Wildlife in The Canary Islands & Madeira

Evolution from oceanic seclusion The unique evolution of life in the Canary Islands and Madeira has created an exciting wildlife destination for an expedition cruise. From arid landscapes and looming jagged peaks to mist soaked forests and sandy shores, ecological niches abound making these islands the ideal home for all sorts of birds, lizards, bats and marine life.

4 mins read


Canary-Islands-Spain

From dry and rocky to green and soggy

The Canary Island archipelago sits in the Atlantic Ocean around 60 miles from continental Africa at its closest point. With seven main islands and numerous islets the grouping sits just outside the tropics on the Gulf Stream, which brings cooler water from the north and creates a rich feeding ground for marine life. Having been formed by volcanic activity, altitude varies widely throughout the islands allowing for a range of ecosystems harbouring a plethora of biodiversity.

Over 250 miles to the north of the Canaries lies the Portuguese island of Madeira, along with its much smaller and very different companion Porto Santo, and a number of uninhabited islets. As part of an archipelago, Madeira is the protruding part of a huge shield volcano and is characterised by its lush woodlands, being especially known for its laurisilva evergreen forests which are designated as a UNESCO World Heritage Site.

More than canaries

The Canary Islands are home to numerous and varied bird species and draw in twitchers from all over the world. Endemic species found here include the Laurel Forest Pigeon, the Tenerife Blue Chaffinch and the Houbara Bustard. Of course, there’s also the eponymous Atlantic Canary, which is yellow-green in colour and is actually named after the islands, rather than the other way round.

Birdlife is also prolific on Madeira, with the lush mantle of forest cover found in the north of the island providing habitat for numerous species. This includes the endemic Madeira Firecrest, which builds its nests from cobwebs and moss and lives mainly at altitudes of over 2000 ft. A bit lower down, in burrows on grassy ledges, lives the endangered Zino’s Petrel, the numbers of which are now beginning to recover following sustained conservation efforts.

Seas rich in life

The waters around the Macaronesian islands – which include Madeira and the Canaries – are high in biodiversity partly due to the Gulf Stream current. The cooler waters foster abundant zooplankton and phytoplankton production, which in turn provides the basis for a food chain that includes many species of shark, ray and turtle. Cetaceans can also be spotted in the seas around the islands, with short-finned pilot whales most common around the Canaries, while sperm whales are often seen around Madeira.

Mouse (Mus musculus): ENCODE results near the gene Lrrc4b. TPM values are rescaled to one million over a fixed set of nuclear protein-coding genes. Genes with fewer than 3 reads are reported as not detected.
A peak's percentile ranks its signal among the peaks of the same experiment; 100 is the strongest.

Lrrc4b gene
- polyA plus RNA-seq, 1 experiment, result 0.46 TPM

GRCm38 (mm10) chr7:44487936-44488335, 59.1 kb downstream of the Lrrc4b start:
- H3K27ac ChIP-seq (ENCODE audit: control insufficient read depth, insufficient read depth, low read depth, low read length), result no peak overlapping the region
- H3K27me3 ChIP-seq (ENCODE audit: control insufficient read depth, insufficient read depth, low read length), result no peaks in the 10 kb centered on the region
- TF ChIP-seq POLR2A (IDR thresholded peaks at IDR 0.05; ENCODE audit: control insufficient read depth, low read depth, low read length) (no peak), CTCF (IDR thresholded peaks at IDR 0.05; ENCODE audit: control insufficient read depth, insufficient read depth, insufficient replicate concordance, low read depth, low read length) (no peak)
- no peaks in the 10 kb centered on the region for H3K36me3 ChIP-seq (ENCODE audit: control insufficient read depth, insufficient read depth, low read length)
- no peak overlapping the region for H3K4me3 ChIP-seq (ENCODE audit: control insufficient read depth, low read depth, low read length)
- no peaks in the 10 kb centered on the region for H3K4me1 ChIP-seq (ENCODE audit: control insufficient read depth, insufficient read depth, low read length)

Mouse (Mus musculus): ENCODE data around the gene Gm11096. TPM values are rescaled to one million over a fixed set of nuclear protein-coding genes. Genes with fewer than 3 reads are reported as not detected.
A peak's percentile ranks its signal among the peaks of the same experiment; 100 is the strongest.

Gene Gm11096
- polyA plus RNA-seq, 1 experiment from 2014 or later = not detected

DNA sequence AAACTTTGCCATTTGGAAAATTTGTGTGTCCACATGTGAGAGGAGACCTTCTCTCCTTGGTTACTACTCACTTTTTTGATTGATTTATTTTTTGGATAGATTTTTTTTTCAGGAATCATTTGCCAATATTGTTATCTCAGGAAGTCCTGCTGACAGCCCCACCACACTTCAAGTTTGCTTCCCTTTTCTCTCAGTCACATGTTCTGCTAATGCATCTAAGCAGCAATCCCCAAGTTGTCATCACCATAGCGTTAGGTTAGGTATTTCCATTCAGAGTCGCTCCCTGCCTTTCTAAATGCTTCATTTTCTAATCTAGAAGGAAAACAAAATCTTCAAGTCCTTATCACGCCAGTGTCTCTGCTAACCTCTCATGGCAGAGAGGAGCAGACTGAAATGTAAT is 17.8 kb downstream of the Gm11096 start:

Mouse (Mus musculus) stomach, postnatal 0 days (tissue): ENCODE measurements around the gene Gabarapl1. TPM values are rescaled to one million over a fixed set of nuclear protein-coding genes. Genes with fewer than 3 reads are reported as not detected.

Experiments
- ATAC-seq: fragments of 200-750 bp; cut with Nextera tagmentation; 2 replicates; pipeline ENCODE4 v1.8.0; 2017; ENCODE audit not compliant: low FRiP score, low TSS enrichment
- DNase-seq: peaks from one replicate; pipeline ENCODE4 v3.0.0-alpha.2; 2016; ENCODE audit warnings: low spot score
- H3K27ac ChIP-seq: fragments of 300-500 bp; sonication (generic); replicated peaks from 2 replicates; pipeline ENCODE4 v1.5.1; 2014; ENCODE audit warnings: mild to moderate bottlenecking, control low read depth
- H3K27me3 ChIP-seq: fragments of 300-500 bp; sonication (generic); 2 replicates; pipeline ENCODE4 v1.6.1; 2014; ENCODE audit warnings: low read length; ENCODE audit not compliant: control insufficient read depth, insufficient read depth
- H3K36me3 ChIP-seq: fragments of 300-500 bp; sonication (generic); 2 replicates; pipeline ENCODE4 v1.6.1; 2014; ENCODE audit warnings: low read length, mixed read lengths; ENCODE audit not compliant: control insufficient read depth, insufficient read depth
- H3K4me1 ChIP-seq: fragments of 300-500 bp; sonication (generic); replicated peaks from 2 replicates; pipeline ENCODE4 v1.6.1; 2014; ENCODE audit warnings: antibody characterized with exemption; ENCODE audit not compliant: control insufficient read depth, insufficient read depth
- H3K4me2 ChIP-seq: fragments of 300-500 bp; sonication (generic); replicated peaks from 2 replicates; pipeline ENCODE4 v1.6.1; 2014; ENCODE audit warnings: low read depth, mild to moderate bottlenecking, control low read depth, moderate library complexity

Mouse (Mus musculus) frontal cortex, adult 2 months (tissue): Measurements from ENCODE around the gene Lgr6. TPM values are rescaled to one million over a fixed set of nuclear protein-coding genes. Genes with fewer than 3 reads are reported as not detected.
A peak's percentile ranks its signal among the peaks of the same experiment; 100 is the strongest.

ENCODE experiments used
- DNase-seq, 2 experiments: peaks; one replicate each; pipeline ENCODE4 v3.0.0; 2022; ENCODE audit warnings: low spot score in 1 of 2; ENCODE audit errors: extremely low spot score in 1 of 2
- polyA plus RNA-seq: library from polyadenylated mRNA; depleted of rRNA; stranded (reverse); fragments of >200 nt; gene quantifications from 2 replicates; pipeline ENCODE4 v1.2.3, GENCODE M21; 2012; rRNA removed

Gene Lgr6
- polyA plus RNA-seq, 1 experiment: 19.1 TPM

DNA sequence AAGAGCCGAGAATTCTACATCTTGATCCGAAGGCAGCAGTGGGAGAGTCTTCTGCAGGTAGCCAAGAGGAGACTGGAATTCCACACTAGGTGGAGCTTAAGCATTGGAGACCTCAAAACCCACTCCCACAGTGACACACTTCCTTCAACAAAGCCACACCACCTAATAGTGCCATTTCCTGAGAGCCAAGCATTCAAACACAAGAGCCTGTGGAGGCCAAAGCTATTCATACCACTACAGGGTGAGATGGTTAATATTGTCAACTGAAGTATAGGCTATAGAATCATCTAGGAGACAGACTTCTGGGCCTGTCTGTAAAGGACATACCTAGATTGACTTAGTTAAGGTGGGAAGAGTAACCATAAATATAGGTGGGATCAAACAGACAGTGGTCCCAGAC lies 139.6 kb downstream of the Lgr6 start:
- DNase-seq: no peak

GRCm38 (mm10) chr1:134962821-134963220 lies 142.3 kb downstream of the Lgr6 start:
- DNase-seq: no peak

Biological treasure islands

The diversity of ecological niches has led to a profusion of lifeforms, many of them endemic. Numerous lizards can be found throughout the islands, including the Gran Canaria giant lizard – gallotia stehlini – which can live at varied altitudes ranging between sea level up to the rocky heights. Several other reptiles and frogs can be found thriving here, as well as various skinks and geckos, adding to the islands’ impressive level of biodiversity.

Busting some moves with the Canaries’ largest endemic bird

The more arid islands, such as Fuerteventura and Lanzarote, are where the Houbara Bustard can be found. Feeding on seeds, insects and small lizards, the Canaries’ largest endemic bird is known for its flamboyant mating dance. The male’s white crown feathers splay out wildly, giving it the appearance of a feather duster, and it jerks its head rapidly back and forth. At the same time, it rushes about in straight lines or circles in an attempt to impress nearby females.

Lady pods

Short-finned pilot whales are members of the oceanic dolphin family – which also includes orcas – and live in pods of up to 100 individuals. It’s been observed that groups around Tenerife are matriarchal, led by a ‘senior’ female individual. These matrilineal pods are usually a mother and her offspring, along with various other related females such as cousins, and contain between 10 and 30 members. Males, on the other hand, are more independent, and go from pod-to-pod pursuing mating opportunities.

Evolution in action

The Galapagos Islands may have Darwin’s famous finches, but the Canary Islands have their own version to demonstrate natural selection. On each of the islands can be found the African Blue Tit, and in each case these small yellow and blue birds have slightly different colourations and a subtly different song. Scientists hypothesise the evolution of these biometrical differences has been driven by local environmental factors – a process known as speciation.

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